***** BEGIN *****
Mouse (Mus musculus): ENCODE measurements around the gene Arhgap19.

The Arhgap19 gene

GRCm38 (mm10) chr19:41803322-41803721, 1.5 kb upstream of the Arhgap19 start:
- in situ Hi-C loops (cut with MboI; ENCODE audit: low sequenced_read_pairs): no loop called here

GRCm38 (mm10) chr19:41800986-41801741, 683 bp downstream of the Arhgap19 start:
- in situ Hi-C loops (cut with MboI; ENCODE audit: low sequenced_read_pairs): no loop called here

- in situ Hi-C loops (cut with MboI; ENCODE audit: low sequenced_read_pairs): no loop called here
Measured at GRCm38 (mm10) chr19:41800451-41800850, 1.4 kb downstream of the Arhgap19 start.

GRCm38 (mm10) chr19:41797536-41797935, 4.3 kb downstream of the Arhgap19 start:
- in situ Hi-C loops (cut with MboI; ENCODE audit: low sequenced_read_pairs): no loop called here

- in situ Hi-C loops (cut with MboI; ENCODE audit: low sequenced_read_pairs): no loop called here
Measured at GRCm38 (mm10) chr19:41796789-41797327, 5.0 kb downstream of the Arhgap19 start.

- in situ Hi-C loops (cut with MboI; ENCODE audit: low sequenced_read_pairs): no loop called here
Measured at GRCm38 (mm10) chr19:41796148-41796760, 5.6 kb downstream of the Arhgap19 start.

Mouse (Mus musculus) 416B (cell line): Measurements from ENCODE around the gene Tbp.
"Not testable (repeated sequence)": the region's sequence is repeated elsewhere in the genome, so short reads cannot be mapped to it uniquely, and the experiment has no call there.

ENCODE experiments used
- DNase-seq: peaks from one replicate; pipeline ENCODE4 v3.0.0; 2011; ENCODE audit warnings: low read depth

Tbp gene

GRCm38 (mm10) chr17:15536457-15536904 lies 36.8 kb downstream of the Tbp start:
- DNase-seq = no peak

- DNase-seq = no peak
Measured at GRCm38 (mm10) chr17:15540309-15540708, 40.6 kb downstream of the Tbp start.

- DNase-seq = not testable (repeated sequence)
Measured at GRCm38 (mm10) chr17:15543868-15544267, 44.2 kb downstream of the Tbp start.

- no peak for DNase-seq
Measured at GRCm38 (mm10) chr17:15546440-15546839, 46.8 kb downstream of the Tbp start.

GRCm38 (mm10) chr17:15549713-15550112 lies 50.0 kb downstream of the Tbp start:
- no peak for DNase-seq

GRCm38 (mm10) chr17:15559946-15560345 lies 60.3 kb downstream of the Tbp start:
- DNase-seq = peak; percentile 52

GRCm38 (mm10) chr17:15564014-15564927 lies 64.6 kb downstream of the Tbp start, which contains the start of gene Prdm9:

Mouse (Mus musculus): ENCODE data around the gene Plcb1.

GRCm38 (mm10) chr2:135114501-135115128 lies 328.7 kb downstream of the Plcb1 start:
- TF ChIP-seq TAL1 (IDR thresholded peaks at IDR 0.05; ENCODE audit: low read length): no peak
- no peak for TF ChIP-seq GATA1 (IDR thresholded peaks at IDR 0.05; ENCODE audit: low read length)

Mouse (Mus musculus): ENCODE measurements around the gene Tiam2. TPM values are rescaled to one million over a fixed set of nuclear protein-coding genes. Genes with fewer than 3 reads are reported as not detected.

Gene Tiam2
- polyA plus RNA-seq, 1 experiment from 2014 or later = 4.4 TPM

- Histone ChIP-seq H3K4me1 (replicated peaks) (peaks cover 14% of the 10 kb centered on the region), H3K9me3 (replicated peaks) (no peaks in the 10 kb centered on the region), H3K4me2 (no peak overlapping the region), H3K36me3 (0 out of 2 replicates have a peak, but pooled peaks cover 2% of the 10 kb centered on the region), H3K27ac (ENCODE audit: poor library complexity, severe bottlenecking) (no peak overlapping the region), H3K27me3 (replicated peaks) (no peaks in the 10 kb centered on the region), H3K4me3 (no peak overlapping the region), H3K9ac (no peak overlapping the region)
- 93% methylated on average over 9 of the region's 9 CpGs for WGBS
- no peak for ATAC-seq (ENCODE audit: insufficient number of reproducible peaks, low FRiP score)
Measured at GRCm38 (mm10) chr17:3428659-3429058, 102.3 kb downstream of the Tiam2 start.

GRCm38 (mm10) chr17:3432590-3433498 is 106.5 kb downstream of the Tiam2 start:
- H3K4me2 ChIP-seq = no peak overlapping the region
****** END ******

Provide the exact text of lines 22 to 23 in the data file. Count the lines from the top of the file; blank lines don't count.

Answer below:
- DNase-seq = no peak
Measured at GRCm38 (mm10) chr17:15540309-15540708, 40.6 kb downstream of the Tbp start.